Picture this: You are the senior manager of the Web program office at one of the nation's leading aerospace companies, and your firm has just merged with another key player in this highly competitive industry. You are now entering the twilight zone.
That's exactly where Graeber Jordan found himself on August 4, 1997, the day The Boeing Co. merged with McDonnell Douglas Corp. He also quickly found himself in the middle of a huge intranet integration project. Because of the merger, Boeing now has intranet connections for more than 192,000 individuals, including many on the production floor, out of a total employee roster of 234,000.
Excepting those shop floor workers who may never need or use the intranet, Jordan estimates more than 90% of the company's employees have access and use the capability today.
Indeed, intranets have become a necessity. They are the new Superglue holding organizations together and making them flourish. But intranet success has its price. IT managers are finding they must navigate with care--and expect the unexpected--when they burden existing infrastructure with new and insistent demand from a much wider base of users than ever before, not to mention when they plan to access data from any number of legacy systems. However, with good planning and the application of the right tools it's possible to domesticate this wild beast.
AT A GLANCE:
The Boeing Co.
The Company: Headquartered in Seattle, Boeing is the largest aerospace company in the world--as measured by total sales--and the nation's leading exporter. Boeing is the world's largest manufacturer of commercial jetliners and military aircraft, and the nation' s largest NASA contractor. The company had 1997 revenues of $45.8 billion. The problem: How to integrate Boeing and its recently acquired McDonnell Douglas units and improve productivity across the company. The solution: Develop and implement a robust, multifunction intranet. IT infrastructure: Mixture of legacy mainframes and client/server systems, mostly in Seattle and St. Louis.
The problem: How to integrate Boeing and its recently acquired McDonnell Douglas units and improve productivity across the company.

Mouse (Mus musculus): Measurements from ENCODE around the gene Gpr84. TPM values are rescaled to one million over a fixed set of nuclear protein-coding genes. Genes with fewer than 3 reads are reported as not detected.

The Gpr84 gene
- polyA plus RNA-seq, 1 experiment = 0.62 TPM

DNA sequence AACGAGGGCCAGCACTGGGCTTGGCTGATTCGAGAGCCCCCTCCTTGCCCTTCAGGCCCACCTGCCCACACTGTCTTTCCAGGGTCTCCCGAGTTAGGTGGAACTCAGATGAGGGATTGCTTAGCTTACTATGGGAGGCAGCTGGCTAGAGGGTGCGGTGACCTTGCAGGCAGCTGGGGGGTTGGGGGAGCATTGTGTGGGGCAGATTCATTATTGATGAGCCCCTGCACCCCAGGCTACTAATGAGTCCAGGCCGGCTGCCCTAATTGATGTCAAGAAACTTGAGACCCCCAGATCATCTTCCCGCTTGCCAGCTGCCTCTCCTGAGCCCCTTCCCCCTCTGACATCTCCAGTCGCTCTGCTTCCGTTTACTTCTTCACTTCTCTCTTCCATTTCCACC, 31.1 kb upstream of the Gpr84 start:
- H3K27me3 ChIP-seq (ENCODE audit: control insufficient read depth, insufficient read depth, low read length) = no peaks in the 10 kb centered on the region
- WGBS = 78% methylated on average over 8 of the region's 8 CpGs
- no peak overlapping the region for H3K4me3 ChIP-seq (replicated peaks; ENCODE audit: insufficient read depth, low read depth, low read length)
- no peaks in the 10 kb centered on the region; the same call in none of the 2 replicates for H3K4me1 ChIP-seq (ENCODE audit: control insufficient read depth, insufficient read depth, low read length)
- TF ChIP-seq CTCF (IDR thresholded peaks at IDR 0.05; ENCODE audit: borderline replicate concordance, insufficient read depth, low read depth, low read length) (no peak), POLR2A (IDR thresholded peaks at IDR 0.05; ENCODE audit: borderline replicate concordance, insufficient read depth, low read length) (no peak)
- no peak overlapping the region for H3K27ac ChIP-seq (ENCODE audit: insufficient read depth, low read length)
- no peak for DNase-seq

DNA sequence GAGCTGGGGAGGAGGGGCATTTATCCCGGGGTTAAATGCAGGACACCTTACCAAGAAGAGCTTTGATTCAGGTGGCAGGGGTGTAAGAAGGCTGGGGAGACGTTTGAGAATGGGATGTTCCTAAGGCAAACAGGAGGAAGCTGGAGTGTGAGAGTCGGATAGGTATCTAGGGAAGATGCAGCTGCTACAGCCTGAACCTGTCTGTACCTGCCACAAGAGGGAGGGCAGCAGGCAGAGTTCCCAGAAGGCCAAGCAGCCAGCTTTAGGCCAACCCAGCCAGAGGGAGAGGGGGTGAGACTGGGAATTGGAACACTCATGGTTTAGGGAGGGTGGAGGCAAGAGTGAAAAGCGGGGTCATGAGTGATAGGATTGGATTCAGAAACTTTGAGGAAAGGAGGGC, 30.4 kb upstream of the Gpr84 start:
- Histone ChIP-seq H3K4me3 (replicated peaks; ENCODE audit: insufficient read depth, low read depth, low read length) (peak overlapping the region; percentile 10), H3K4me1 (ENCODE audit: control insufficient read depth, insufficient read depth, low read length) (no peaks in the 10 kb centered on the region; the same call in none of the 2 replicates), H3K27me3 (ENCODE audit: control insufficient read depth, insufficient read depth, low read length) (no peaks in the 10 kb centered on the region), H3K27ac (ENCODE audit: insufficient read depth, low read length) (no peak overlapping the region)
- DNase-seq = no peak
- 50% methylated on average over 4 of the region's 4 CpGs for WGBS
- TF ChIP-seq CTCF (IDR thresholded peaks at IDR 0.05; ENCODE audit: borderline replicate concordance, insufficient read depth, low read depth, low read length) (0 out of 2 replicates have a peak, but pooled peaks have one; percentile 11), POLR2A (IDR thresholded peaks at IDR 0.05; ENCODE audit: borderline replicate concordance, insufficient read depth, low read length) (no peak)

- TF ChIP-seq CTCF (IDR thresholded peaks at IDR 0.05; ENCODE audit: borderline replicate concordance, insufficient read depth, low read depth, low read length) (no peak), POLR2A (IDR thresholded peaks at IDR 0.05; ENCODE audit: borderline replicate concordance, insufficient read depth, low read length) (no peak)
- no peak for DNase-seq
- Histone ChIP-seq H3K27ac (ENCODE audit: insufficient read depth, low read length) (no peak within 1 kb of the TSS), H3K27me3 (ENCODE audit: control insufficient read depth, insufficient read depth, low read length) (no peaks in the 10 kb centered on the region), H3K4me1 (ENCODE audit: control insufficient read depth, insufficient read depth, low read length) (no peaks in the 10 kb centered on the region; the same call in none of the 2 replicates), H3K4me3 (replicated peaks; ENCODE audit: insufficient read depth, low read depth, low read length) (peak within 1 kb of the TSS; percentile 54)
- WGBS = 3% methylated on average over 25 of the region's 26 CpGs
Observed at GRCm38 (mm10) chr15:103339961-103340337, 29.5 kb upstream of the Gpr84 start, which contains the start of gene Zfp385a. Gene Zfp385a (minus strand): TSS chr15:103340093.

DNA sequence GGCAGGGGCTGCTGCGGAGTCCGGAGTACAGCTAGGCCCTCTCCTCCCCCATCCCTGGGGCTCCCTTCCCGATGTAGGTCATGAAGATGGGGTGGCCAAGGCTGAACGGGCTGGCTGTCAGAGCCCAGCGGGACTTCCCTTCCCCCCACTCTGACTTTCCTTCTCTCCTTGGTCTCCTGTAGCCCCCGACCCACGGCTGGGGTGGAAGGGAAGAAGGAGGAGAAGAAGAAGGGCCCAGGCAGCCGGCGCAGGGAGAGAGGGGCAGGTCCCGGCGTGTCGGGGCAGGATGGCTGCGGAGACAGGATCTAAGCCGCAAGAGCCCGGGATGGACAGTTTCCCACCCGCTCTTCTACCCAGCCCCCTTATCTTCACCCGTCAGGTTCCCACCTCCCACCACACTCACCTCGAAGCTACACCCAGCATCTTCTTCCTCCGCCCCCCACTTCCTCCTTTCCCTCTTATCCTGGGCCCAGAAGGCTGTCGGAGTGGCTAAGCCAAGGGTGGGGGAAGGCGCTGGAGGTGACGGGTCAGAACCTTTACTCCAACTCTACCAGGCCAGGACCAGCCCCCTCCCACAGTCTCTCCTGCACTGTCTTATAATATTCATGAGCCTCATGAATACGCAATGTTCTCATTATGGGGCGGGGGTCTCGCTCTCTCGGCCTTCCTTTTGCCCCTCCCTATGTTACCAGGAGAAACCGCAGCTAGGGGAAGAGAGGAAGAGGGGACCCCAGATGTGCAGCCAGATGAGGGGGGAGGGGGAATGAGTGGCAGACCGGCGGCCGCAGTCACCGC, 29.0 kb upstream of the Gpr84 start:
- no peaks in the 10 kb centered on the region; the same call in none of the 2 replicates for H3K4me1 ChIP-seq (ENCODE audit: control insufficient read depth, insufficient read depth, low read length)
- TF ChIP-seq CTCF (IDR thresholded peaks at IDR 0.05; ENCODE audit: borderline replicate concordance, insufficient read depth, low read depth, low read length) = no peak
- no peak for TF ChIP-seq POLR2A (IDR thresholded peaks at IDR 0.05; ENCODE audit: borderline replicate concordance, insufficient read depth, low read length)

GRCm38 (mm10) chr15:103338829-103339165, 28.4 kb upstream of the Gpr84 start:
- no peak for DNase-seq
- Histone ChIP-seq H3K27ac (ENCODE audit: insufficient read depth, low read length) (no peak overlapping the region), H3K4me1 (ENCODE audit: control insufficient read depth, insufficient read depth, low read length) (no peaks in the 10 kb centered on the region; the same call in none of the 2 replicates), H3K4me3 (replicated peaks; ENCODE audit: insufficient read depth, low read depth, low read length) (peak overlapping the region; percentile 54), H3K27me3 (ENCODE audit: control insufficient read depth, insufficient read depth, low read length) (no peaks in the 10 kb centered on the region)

The solution: Develop and implement a robust, multifunction intranet.
IT infrastructure: Mixture of legacy mainframes and client/server systems, mostly in Seattle and St. Louis.
Seattle-based Boeing designs and manufactures a wide range of commercial and military aircraft and spacecraft at locations in the United States, such as St. Louis, and at various sites in California, Europe, and Japan. The company has also been a pioneer in the application of a number of IT technologies, including CAD/CAM.
Pioneering continued with the early implementation of an intranet back in September of 1995. And Jordan was right in the thick of things. He went down the road of intranet integration, faced the monster with plan in hand, and helped to build one of the largest and most robust intranets in the world. Supporting a large-scale intranet, in Boeing's case one with at least one million accessible pages and 2,300 major Web sites, requires some 1,000 servers. So during the construction phase, planning and experience did count.
According to Jordan, Boeing has been working with the Internet since the early 1970s (when it was the Department of Defense ARPAnet). The company set up a study group in late 1994 and early 1995 that looked at business applications for Web technology. Its most significant step was setting two policies. First, Boeing decided that the Web would become the primary vehicle for communicating within the company. Second, the company determined that everyone should have equal access to the Web--it would not become a bastion of privilege. "For the time that was quite forward-looking," says Jordan.
With those policies in place, Boeing's intranet was launched with 4,000 users. Growth was fast and furious, averaging 1,000 users a week. And use it they did. With the intranet, for instance, employees worldwide now had access to video for training, internal communications, meetings (video conferencing), etc., at a mouse click. The savings in videotape replication alone amount to over $1 million a year.
Fortunately, notes Jordan, bandwidth was never an issue. Boeing's intranet only absorbs about 10% of its total network bandwidth. The company is currently moving from a shared environment to a switched environment, and it uses fiber to the closet and fiber to the desktop when necessary. Jordan cites the company's experience with packet switching Internet technology and the fact that the internal network was already built to be tough enough to handle engineering uses associated with building complex and large-scale systems, often with 3D solid modeling. "I myself normally use 10MB per second Ethernet, but if I need 100MB per second that's no problem," says Jordan, since a fiber backbone goes to every floor of every building.
Bringing legacy systems and the intranet together was a different story, though. Jordan says the company still is a heavy user of mainframes and has transitioned access to those resources on an application-by-application basis. "We haven't used any one technique" to provide access to legacy systems, he says. For instance, to access one set of mainframe data IS built an Oracle server as a front-end. In other cases, they simply deployed "screen scrapers"--browser-based 3270 terminal emulators. "We looked at what the applications were and what the database looked like, and tried to figure out the most efficient way of hooking them up," he continues. Basically, Boeing was looking for "the easiest way and the cheapest way to make legacy data viewable with a Web browser," he says, "taking into account the architecture of each application."